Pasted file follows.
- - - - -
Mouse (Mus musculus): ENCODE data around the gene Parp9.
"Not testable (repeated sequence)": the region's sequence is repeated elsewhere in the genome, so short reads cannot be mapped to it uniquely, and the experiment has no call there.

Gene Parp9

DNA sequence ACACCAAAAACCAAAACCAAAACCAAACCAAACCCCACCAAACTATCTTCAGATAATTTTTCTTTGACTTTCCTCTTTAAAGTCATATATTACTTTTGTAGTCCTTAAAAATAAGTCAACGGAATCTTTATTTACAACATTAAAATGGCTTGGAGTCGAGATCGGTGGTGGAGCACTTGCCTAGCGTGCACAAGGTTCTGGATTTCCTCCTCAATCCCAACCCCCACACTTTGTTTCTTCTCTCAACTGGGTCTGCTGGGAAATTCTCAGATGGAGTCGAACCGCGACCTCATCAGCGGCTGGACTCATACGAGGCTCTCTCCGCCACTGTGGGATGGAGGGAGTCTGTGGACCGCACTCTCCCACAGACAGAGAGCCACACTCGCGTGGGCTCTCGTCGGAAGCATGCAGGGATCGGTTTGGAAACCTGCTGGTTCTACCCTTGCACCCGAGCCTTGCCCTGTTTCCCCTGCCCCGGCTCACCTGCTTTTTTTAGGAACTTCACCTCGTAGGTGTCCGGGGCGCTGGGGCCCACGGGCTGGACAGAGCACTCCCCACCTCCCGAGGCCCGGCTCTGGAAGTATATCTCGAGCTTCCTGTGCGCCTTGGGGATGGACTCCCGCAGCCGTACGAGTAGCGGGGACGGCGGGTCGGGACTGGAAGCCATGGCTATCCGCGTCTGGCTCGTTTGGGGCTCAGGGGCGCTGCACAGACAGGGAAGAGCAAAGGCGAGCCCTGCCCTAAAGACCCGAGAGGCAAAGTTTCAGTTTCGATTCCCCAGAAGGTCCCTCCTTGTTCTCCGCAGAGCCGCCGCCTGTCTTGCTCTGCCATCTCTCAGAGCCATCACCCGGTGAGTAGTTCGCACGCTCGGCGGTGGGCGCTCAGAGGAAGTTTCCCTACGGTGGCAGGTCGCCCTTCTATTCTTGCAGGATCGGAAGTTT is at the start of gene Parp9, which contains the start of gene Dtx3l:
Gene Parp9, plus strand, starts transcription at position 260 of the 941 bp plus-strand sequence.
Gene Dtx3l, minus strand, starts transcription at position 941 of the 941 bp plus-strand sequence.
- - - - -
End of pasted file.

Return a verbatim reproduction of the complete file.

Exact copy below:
Mouse (Mus musculus): ENCODE data around the gene Parp9.
"Not testable (repeated sequence)": the region's sequence is repeated elsewhere in the genome, so short reads cannot be mapped to it uniquely, and the experiment has no call there.

Gene Parp9

DNA sequence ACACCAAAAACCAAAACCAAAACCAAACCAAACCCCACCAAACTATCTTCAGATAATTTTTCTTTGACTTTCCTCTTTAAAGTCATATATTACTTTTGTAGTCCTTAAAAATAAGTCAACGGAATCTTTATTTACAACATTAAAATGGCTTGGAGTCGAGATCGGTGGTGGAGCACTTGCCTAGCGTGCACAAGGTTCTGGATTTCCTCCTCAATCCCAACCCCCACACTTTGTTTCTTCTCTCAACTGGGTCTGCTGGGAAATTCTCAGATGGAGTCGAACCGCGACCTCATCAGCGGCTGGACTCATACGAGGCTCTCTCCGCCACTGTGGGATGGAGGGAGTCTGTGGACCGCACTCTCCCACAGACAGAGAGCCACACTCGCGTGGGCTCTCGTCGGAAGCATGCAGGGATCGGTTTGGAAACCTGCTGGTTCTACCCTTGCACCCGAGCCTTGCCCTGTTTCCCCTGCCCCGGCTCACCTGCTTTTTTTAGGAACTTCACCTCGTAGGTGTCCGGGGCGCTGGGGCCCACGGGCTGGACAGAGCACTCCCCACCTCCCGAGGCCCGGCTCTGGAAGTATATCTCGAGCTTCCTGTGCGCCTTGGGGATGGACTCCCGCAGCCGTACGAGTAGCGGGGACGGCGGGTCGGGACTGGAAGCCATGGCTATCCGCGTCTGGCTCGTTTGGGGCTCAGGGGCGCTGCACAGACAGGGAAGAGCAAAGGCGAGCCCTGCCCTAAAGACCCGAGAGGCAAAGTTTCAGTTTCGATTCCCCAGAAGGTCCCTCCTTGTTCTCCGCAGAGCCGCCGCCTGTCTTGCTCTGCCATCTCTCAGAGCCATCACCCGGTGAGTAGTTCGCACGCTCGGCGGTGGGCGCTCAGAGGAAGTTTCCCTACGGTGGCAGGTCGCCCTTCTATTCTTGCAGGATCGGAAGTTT is at the start of gene Parp9, which contains the start of gene Dtx3l:
Gene Parp9, plus strand, starts transcription at position 260 of the 941 bp plus-strand sequence.
Gene Dtx3l, minus strand, starts transcription at position 941 of the 941 bp plus-strand sequence.